Seduced by Logic by Robyn Arianrhod
Seduced by Logic is an impressively far-reaching book. At its heart is a double biography of Emilie du Chatelet (‘wonderfully outrageous’) and Mary Somerville (‘charmingly subversive’) who were both brilliant autodidacts and mathematicians. In her introduction, Robyn Arianrhod, herself a mathematician at Monash University, explains that ‘the very existence of these women was enough to encourage me to believe that I too could succeed.’
Both women were, specifically, authorities on Newtonian mathematical physics, and, more generally, very original thinkers: du Chatelet in France in the eighteenth century, and Somerville in Scotland at the beginning of the nineteenth century. Unsurprisingly, both encountered difficulty as women, in being recognised for their brilliance and hard work, although they did not go unnoticed.
Du Chatelet was an aristocrat who took Voltaire as her lover. She mixed enlightenment philosophy with mathematics. According to Arianrhod, ‘she was as scandalous in her sex life as she was extravagant in her manner of dressing’. Her relentless desire for knowledge culminated in her being the first person to translate Newton’s Principia into French shortly before her death. Somerville was a more sober character, but no less of a polymath. She became genuinely famous in her lifetime for her clearheaded mathematical writings.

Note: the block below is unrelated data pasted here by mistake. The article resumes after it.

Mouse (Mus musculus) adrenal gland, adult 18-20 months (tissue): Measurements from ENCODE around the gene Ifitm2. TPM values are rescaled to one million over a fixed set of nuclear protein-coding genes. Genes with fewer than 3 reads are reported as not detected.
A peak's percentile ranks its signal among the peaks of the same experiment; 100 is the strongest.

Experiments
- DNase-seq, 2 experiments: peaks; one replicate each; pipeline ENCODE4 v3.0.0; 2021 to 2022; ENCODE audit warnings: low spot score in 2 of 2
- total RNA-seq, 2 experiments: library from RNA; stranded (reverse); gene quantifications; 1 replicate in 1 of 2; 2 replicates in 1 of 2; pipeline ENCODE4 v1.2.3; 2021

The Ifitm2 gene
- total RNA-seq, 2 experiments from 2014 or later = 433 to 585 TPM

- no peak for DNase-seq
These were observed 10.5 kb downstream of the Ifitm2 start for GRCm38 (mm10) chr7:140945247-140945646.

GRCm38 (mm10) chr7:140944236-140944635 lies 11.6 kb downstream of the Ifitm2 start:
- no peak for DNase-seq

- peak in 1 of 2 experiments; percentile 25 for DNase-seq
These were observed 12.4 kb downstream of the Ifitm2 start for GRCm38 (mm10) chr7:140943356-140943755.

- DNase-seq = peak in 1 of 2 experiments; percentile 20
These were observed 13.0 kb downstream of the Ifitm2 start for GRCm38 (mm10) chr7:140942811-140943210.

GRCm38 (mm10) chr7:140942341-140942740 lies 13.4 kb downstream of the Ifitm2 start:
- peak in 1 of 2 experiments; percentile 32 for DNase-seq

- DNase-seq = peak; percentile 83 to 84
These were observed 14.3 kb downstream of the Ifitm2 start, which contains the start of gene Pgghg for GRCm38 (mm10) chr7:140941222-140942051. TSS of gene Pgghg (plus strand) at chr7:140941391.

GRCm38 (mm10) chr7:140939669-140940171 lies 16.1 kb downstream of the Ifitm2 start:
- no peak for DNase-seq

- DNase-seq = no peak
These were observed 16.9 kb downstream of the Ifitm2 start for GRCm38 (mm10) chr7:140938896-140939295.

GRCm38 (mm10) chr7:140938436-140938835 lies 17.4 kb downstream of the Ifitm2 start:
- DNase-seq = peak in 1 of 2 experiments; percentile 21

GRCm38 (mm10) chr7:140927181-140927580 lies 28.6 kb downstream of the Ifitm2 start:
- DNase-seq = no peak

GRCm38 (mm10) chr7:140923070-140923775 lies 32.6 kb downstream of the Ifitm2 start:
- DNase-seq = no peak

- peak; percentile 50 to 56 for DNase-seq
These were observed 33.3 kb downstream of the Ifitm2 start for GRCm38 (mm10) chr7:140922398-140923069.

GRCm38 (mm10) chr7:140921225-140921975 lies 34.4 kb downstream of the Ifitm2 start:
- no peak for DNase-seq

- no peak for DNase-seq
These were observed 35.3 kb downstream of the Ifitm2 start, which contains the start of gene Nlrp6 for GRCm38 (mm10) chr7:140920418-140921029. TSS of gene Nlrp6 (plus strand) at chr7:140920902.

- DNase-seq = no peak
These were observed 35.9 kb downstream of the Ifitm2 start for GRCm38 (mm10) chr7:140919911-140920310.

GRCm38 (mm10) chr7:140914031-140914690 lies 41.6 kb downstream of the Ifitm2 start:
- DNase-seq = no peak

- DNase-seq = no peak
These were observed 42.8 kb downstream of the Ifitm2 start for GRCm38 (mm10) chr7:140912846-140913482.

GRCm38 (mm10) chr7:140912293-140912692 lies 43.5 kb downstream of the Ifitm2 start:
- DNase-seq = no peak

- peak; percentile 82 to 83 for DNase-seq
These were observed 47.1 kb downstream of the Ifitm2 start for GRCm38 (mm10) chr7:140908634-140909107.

A comparison between the two women’s lives provides the book with its structure, but does not limit its content. Arianrhod takes the wide scope of her book as an opportunity to discuss Newtonian mathematics, the history of the Enlightenment, and women’s education, to name just a few of her subjects. And no matter what the topic, her prose is natural, graceful and lucid.
In the final chapter, she suggests that, ‘in a sense theoretical physics is ultimately about language, especially mathematical language, rather than about “reality” itself.’ If this is the case, judging by her control of language, Arianrhod must be a particularly good theoretical physicist.
William Heyward is from Readings St Kilda.